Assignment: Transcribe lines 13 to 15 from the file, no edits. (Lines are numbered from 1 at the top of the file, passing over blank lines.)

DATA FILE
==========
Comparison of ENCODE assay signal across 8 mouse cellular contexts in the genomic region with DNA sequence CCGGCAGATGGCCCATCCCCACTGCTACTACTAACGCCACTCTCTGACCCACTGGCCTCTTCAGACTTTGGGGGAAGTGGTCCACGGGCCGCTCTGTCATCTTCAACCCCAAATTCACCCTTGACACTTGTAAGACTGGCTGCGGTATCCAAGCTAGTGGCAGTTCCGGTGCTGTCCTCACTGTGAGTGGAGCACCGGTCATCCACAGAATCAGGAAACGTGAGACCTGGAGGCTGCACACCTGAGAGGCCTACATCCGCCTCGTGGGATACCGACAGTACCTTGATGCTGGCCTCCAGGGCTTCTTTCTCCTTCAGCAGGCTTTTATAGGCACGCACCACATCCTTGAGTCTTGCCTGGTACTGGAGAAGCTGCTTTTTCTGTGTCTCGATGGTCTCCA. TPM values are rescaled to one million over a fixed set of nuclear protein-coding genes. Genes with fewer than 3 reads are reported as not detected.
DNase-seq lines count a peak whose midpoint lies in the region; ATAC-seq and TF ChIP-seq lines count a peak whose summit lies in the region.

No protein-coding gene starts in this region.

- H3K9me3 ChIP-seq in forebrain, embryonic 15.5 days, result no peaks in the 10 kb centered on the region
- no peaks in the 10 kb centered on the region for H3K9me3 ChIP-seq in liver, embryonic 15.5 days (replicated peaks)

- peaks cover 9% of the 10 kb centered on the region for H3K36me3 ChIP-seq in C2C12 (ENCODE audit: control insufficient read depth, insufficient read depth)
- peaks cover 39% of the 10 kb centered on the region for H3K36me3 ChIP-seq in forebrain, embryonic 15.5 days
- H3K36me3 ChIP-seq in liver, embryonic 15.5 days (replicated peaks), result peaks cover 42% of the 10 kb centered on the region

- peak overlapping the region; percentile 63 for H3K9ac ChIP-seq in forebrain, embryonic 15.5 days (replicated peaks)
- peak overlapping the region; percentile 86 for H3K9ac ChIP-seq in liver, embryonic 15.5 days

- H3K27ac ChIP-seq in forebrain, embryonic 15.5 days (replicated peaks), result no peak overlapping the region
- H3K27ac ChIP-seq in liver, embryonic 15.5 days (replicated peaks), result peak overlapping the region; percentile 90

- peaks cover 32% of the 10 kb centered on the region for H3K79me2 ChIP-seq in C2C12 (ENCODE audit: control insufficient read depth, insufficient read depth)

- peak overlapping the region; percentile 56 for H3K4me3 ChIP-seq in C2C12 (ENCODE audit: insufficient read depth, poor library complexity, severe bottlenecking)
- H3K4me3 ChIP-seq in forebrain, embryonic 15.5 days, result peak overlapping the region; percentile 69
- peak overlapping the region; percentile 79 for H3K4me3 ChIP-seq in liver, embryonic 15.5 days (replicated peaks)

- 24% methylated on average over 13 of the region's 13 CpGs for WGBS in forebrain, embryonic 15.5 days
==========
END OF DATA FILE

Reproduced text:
- peaks cover 32% of the 10 kb centered on the region for H3K79me2 ChIP-seq in C2C12 (ENCODE audit: control insufficient read depth, insufficient read depth)

- peak overlapping the region; percentile 56 for H3K4me3 ChIP-seq in C2C12 (ENCODE audit: insufficient read depth, poor library complexity, severe bottlenecking)
- H3K4me3 ChIP-seq in forebrain, embryonic 15.5 days, result peak overlapping the region; percentile 69